So all this happened between 2012 and 2014. Nothing has changed. His experiences so far were almost like RIVCAS all over again. It was in the midst of this confusion he found purpose, hear Morris, “In September 2014, I registered for the 3rd year. Then January came and I made the decision to drop all my courses and go back to my childhood love for art. Not nearly long enough, I exhibited my artworks all over the Ontario province and took that as a sign. Later in the year I researched and found out that a career as a professional Illustrator and Concept Artist was the right path for me so I enrolled and chased it. The first year I sat in a class amongst students who were familiar with what was going on but these were my first encounters with Adobe programs or digital tablets. It took me another year to crack through the program but I’m glad I stuck with it and tried again.”
The same Morris who was labeled a ‘slow learner’ or ‘not-intelligent enough’ by lecturers following his academic performance at RIVCAS turns out to be a genius who graduates with an outstanding portfolio for the media and design industry, because he finally found where he could germinate in his natural area of gifting—in the soil best for him!
What is the moral of the story? I don’t think the magic happened because Morris left Nigeria. There are many young people who thrive in Nigeria without necessarily having to leave the shores. However, my emphasis is on the fact that, the path we have set our kids on—Nigerian Millennials and those coming behind them—is usually one that prepares them to join the crowd rather than stand out in their uniqueness.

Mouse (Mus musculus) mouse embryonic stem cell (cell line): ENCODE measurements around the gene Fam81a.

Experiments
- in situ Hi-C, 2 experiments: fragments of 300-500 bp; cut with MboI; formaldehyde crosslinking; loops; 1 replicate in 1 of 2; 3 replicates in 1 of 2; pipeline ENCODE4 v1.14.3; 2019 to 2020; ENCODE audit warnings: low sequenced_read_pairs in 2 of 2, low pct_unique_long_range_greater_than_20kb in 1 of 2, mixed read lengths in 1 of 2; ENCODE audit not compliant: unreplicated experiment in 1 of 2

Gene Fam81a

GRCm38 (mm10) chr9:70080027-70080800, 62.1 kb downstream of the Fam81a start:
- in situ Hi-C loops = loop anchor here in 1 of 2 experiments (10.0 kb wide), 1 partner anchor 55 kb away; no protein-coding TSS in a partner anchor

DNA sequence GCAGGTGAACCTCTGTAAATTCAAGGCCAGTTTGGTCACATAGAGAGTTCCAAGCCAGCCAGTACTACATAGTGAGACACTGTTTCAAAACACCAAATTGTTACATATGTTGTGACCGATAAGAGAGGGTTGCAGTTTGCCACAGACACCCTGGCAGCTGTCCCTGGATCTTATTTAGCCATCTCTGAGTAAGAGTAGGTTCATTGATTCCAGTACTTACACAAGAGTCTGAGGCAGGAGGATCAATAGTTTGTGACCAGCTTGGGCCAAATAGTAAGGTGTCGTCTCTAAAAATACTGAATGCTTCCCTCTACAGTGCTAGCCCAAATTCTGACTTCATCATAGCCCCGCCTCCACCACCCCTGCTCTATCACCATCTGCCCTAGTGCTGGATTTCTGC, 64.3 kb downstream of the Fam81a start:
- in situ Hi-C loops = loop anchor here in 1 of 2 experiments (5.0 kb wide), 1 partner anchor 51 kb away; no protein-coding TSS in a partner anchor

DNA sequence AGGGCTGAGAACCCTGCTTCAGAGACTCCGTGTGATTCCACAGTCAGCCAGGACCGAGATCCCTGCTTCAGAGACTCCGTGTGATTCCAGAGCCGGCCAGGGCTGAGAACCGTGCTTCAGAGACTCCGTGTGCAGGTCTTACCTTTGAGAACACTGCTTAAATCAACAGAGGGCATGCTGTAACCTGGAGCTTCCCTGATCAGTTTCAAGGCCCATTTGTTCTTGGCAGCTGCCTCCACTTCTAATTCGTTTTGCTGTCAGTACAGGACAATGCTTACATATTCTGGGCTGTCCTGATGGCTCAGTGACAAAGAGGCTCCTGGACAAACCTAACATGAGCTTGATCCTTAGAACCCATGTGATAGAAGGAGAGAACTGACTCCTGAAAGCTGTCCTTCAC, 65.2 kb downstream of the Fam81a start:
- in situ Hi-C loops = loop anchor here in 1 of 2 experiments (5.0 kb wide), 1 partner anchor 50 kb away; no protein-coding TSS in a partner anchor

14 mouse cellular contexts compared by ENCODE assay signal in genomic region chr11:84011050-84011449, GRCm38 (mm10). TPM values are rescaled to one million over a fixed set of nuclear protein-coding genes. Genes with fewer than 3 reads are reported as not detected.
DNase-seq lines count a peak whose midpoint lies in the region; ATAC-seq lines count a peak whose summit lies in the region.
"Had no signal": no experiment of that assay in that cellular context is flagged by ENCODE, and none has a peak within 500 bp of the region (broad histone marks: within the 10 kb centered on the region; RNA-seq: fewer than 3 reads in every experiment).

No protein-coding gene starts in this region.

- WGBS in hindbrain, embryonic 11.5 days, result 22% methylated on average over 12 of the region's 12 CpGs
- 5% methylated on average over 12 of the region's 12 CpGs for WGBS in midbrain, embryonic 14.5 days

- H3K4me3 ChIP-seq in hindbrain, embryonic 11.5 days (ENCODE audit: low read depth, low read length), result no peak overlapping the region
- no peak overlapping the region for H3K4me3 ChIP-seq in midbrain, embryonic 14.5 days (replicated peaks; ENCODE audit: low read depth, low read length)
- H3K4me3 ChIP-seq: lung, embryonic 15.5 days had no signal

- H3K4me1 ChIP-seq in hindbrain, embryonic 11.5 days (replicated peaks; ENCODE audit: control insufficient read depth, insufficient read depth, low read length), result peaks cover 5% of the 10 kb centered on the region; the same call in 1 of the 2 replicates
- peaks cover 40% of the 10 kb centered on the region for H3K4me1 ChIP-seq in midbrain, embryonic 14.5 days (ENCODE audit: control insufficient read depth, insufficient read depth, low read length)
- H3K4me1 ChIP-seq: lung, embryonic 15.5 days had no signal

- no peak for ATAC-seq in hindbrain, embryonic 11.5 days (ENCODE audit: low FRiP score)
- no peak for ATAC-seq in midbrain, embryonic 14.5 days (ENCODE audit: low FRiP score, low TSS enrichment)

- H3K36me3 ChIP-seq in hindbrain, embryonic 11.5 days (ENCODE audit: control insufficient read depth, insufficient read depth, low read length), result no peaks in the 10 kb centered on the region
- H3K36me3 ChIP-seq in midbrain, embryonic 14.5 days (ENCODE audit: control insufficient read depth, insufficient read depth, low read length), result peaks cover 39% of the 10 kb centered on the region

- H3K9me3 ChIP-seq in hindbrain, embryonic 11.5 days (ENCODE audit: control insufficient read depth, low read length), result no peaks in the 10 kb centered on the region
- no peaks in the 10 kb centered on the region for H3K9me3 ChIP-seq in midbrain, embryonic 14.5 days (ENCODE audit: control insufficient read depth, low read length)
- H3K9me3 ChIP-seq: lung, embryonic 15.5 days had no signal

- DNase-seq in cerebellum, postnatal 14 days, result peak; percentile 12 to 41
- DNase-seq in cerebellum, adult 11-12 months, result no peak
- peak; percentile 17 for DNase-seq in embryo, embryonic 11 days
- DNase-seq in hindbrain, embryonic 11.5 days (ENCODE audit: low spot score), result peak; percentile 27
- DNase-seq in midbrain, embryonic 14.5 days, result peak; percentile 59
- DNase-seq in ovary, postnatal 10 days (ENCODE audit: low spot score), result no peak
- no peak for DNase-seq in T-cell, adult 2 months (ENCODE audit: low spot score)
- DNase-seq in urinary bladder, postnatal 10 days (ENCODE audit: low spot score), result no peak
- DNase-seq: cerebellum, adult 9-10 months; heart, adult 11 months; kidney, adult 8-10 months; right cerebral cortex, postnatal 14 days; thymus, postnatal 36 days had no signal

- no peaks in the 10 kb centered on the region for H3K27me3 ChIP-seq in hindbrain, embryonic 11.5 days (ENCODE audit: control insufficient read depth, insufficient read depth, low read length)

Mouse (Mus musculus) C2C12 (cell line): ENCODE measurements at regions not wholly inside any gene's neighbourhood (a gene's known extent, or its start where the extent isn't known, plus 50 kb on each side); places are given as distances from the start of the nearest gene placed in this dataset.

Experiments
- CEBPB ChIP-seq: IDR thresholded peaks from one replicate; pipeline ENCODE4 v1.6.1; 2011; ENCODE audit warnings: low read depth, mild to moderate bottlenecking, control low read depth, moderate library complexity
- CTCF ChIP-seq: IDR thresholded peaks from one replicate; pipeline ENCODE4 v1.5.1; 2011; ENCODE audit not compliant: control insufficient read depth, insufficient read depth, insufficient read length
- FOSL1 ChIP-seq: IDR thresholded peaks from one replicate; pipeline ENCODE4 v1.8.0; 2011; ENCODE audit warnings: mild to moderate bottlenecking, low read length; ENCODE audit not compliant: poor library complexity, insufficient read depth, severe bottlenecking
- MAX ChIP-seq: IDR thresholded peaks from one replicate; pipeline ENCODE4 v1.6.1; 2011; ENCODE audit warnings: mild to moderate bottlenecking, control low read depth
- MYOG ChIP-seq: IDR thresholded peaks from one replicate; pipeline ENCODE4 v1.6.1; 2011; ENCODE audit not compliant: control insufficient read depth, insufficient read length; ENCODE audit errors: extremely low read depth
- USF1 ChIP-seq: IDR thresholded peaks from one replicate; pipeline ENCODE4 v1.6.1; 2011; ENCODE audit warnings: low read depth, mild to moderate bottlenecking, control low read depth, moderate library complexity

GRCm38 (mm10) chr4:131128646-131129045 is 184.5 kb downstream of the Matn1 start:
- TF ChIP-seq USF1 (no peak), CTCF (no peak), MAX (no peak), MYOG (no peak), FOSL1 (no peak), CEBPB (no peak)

The ‘Solomon Grunday’ Life
This life is very familiar to many of us. We’re born, we walk, and the moment we say nana & dada—or like in our parents’ time, use the left arm to touch the right ear—Boom! The baby is ready for school. Kid goes through Nursery school, goes into primary, common entrance, Junior Secondary School, and then the second biggest exam—which I still don’t understand its use till today—comes, the Junior WAEC. It’s at this point we lose many of our kids. Those who score “high” (usually in Math and Science-related subjects) are fixed in the Sciences and those who score “low” (the ‘dumb’ ones who don’t ‘know’ Math) are made to settle for the art class.
This is where the Guardian Counselors are supposed to come in right? Well, no offence but 90% of the time most Counselors are telling you, if you do this you won’t make money, or if you do that there is no job. “What is Journalist? Don’t you want to work in Shell and buy big car for your Mummy?” One Counselor told the confused 11-year old me when I told her about my love for BBC and my dream to become a journalist.